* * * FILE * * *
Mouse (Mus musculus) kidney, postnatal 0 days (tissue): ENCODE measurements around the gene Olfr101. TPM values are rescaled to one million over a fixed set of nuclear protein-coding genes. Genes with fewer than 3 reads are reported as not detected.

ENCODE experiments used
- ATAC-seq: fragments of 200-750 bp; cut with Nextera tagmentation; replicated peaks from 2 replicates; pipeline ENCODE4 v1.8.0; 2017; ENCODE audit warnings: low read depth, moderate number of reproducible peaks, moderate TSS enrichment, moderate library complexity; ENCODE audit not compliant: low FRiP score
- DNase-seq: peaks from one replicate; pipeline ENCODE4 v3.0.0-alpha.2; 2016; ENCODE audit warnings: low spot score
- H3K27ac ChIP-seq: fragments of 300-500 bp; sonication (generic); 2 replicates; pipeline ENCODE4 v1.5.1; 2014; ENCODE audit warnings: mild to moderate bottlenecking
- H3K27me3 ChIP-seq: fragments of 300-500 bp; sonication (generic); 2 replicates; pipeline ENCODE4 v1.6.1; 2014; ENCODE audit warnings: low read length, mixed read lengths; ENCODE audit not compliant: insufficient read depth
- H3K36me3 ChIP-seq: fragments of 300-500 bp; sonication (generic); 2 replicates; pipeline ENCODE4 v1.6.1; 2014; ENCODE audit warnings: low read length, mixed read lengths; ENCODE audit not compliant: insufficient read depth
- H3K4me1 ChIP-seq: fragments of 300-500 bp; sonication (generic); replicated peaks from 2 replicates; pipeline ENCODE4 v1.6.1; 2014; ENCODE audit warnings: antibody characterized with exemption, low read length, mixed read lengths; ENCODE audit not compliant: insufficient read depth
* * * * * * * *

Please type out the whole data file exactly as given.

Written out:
Mouse (Mus musculus) kidney, postnatal 0 days (tissue): ENCODE measurements around the gene Olfr101. TPM values are rescaled to one million over a fixed set of nuclear protein-coding genes. Genes with fewer than 3 reads are reported as not detected.

ENCODE experiments used
- ATAC-seq: fragments of 200-750 bp; cut with Nextera tagmentation; replicated peaks from 2 replicates; pipeline ENCODE4 v1.8.0; 2017; ENCODE audit warnings: low read depth, moderate number of reproducible peaks, moderate TSS enrichment, moderate library complexity; ENCODE audit not compliant: low FRiP score
- DNase-seq: peaks from one replicate; pipeline ENCODE4 v3.0.0-alpha.2; 2016; ENCODE audit warnings: low spot score
- H3K27ac ChIP-seq: fragments of 300-500 bp; sonication (generic); 2 replicates; pipeline ENCODE4 v1.5.1; 2014; ENCODE audit warnings: mild to moderate bottlenecking
- H3K27me3 ChIP-seq: fragments of 300-500 bp; sonication (generic); 2 replicates; pipeline ENCODE4 v1.6.1; 2014; ENCODE audit warnings: low read length, mixed read lengths; ENCODE audit not compliant: insufficient read depth
- H3K36me3 ChIP-seq: fragments of 300-500 bp; sonication (generic); 2 replicates; pipeline ENCODE4 v1.6.1; 2014; ENCODE audit warnings: low read length, mixed read lengths; ENCODE audit not compliant: insufficient read depth
- H3K4me1 ChIP-seq: fragments of 300-500 bp; sonication (generic); replicated peaks from 2 replicates; pipeline ENCODE4 v1.6.1; 2014; ENCODE audit warnings: antibody characterized with exemption, low read length, mixed read lengths; ENCODE audit not compliant: insufficient read depth